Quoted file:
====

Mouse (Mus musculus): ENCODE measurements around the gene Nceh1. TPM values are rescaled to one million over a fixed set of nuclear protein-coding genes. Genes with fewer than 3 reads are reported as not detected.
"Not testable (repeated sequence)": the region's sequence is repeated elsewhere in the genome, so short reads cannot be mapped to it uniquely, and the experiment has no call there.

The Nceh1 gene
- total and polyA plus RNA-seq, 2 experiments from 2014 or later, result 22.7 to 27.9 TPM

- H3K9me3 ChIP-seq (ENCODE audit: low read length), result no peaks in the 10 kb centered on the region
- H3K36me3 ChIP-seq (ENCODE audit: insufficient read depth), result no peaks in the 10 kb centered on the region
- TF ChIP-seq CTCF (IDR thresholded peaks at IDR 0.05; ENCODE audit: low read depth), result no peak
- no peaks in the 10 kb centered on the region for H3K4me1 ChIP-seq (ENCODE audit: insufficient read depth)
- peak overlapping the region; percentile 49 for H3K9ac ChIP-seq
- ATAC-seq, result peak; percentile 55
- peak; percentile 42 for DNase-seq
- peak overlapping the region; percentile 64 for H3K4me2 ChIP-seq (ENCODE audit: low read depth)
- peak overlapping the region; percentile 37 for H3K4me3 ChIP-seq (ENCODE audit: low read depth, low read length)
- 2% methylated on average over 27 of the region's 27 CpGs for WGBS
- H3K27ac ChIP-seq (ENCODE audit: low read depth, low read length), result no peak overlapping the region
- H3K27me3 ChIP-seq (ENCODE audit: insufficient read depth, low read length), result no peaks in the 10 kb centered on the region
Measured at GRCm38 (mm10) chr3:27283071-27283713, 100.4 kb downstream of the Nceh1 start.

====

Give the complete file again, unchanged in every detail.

Mouse (Mus musculus): ENCODE measurements around the gene Nceh1. TPM values are rescaled to one million over a fixed set of nuclear protein-coding genes. Genes with fewer than 3 reads are reported as not detected.
"Not testable (repeated sequence)": the region's sequence is repeated elsewhere in the genome, so short reads cannot be mapped to it uniquely, and the experiment has no call there.

The Nceh1 gene
- total and polyA plus RNA-seq, 2 experiments from 2014 or later, result 22.7 to 27.9 TPM

- H3K9me3 ChIP-seq (ENCODE audit: low read length), result no peaks in the 10 kb centered on the region
- H3K36me3 ChIP-seq (ENCODE audit: insufficient read depth), result no peaks in the 10 kb centered on the region
- TF ChIP-seq CTCF (IDR thresholded peaks at IDR 0.05; ENCODE audit: low read depth), result no peak
- no peaks in the 10 kb centered on the region for H3K4me1 ChIP-seq (ENCODE audit: insufficient read depth)
- peak overlapping the region; percentile 49 for H3K9ac ChIP-seq
- ATAC-seq, result peak; percentile 55
- peak; percentile 42 for DNase-seq
- peak overlapping the region; percentile 64 for H3K4me2 ChIP-seq (ENCODE audit: low read depth)
- peak overlapping the region; percentile 37 for H3K4me3 ChIP-seq (ENCODE audit: low read depth, low read length)
- 2% methylated on average over 27 of the region's 27 CpGs for WGBS
- H3K27ac ChIP-seq (ENCODE audit: low read depth, low read length), result no peak overlapping the region
- H3K27me3 ChIP-seq (ENCODE audit: insufficient read depth, low read length), result no peaks in the 10 kb centered on the region
Measured at GRCm38 (mm10) chr3:27283071-27283713, 100.4 kb downstream of the Nceh1 start.